Gender-based violence should be classified as a crime under EU law, MEPs say 

Notas de prensa 
 
 

Compartir esta página: 

The Civil Liberties and Women’s Rights committees call for online and offline gender-based violence to be included as a new area of crime listed under Article 83(1) TFEU.

In a draft legislative initiative report endorsed by the two committees on Wednesday with 53 votes in favour, 18 against, and 24 abstentions, MEPs demand targeted legislation and policies. These should aim to address the situation of victims of violence and discrimination based on their gender (not only against women and girls, but also against LGBTIQ+ persons), and on any other trait that may be used to target them, whether offline or online.


In the draft report, MEPs denounce femicide as the most extreme form of gender-based violence against women and girls, and highlight that the denial of safe and legal abortion care is also a form of gender-based violence. They speak of the many adverse effects of gender-based violence on a personal, social, economic and democratic level, and reiterate that the situation has been exacerbated by the pandemic, including through the rise of inequalities. They also refer to the lack of trust in law enforcement authorities and the judicial system by survivors as an important contributor for the underreporting of incidents.


The Commission should use the new area of crime, to be established under the third paragraph of Article 83(1) TFEU, as a legal basis for a holistic and victim-centred EU Directive preventing and combatting all forms of gender-based violence, both online and offline, they note. This new Directive should implement the standards of the Istanbul Convention (for example, in relation to defining rape based on the absence of consent) and other international standards, and should notably include:

  • prevention measures, including via gender-sensitive and intersectional responsive education programming directed at both girls and boys;
  • support services, protection and reparation measures for victims;
  • measures to fight all forms of gender-based violence, including violence against LGBTIQ+ persons on the grounds of gender, gender identity, gender expression and sex characteristics, and online gender-based violence and sexual exploitation and abuse;
  • minimum standards for law enforcement;
  • a victims-centred and intersectional approach;
  • obligations for member states to ensure that custody and visitation rights of children are adequately considered where a case of gender-based violence is involved;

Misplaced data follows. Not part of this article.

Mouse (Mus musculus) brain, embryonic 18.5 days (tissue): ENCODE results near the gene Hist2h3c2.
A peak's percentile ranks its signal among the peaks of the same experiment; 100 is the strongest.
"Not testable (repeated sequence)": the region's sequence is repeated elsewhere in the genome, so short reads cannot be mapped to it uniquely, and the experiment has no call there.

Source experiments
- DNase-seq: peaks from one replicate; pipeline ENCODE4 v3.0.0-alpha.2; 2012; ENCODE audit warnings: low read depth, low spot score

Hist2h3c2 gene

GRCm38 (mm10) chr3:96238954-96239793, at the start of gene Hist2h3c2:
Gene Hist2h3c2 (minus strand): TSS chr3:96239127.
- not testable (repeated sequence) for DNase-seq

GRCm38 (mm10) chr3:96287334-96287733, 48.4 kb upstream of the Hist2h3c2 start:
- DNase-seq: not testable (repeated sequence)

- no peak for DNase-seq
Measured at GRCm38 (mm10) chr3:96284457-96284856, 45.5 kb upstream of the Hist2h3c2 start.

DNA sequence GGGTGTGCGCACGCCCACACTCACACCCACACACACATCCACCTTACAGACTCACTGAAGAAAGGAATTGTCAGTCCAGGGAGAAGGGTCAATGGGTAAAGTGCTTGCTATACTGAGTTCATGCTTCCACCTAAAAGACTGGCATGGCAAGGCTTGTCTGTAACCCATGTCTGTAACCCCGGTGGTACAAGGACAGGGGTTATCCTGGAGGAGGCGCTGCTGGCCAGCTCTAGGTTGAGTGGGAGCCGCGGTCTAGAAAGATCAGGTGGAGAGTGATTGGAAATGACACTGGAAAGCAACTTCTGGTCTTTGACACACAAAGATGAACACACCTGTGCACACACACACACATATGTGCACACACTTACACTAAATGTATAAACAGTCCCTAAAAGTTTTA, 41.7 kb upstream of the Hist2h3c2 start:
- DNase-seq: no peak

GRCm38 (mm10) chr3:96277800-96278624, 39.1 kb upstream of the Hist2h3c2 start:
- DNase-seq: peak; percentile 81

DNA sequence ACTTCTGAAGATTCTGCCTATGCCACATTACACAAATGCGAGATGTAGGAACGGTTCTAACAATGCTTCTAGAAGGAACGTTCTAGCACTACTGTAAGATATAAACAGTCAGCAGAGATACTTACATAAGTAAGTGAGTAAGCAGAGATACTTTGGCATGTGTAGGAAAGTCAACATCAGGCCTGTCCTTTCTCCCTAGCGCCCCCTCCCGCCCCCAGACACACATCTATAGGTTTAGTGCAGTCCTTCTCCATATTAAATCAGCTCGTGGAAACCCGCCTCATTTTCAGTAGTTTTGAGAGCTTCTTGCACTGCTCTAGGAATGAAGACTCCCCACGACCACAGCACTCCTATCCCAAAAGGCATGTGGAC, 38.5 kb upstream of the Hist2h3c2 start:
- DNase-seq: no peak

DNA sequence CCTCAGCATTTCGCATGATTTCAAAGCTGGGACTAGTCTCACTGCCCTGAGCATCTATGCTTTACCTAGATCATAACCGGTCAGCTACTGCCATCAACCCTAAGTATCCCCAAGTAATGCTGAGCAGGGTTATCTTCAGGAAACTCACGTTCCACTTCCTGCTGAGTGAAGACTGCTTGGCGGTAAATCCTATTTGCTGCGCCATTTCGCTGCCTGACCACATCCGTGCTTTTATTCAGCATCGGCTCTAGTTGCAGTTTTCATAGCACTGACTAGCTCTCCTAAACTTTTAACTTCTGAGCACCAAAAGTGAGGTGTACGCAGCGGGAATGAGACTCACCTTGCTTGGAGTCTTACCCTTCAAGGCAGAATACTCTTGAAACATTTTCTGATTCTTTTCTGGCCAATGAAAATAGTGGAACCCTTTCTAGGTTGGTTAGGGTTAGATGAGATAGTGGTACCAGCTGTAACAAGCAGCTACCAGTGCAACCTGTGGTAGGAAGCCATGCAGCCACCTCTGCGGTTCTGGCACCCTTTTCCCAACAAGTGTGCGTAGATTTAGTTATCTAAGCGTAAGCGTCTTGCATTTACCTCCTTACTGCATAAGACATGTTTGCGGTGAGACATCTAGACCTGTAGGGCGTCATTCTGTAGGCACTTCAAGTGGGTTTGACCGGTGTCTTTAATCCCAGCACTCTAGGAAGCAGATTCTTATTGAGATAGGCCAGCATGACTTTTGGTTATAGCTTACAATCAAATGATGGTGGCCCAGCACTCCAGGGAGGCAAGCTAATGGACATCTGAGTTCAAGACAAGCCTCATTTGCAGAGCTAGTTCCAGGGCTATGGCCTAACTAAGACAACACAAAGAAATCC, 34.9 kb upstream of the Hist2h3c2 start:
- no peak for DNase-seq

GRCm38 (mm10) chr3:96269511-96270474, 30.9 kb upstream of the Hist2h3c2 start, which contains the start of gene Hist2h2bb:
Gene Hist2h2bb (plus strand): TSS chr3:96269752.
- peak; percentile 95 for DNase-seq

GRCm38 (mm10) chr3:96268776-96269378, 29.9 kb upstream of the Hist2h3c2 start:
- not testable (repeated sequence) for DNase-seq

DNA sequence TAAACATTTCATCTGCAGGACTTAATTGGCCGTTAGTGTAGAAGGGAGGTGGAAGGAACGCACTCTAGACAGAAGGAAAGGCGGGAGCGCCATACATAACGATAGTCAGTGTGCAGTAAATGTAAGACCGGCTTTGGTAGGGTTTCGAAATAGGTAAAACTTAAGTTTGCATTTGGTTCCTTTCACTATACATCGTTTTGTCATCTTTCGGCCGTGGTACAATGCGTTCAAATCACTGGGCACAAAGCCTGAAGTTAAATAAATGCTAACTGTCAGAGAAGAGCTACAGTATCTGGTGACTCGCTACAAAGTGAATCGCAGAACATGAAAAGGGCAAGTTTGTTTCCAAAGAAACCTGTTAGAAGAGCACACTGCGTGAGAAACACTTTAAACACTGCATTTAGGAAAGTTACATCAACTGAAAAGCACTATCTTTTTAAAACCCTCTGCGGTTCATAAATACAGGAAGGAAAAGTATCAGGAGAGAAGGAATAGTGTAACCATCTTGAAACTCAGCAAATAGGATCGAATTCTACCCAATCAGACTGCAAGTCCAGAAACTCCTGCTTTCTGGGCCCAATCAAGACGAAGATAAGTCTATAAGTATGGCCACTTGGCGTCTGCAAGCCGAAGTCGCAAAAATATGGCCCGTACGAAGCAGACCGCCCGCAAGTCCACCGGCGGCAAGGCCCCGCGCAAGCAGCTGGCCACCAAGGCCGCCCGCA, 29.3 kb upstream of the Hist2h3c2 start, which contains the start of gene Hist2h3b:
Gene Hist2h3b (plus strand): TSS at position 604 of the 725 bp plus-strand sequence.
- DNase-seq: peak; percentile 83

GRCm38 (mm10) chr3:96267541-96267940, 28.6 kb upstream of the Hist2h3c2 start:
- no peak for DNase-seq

• measures ensuring that information is provided in all relevant languages; and
  • measures to ensure cooperation among member states and the exchange of best practices, information and expertise.


Quotes

Co-rapporteur Malin Björk (The Left, SE) said: "We need strong legislation, but we also need to invest in women's shelters, in education and in healthcare, including sexual and reproductive rights such as abortion rights. The report recognises that LGBTI people are victims of gender-based violence as well, as they too suffer from gender inequalities and patriarchal stereotypes. I am hoping for strong support from the entire Parliament in September. We need to be determined to combat this serious form of violence. Anything else is unacceptable."


Co-rapporteur Diana Riba i Giner (Greens/EFA, ES) added: " Adding gender-based violence to the list of the eurocrimes would ensure common legal definitions and common standards for preventing and combatting this issue. It also should serve as the legal basis for a holistic, inclusive and effective gender-based violence Directive. At a time when we are witnessing an increasingly and well-organised attack against gender equality and women’s rights, the answer of the European Parliament has been clear. Now, we expect that the Commission and the Council will be up to the challenge."

Background

Gender-based violence refers to harmful acts directed at an individual based on their gender. It is a serious violation of human rights and a life-threatening health and protection issue. One third of women in the EU have experienced physical and/or sexual violence. In the private sphere, around 50 women lose their lives to domestic violence every week, and 75% of women within a professional setting have experienced sexual harassment.


In her inaugural address in July 2019 and in her Political Guidelines, the then newly elected President of the Commission Ursula von der Leyen pledged to respond with a draft legislative act whenever Parliament, acting by a majority of its members, adopts a resolution requesting a legislative proposal.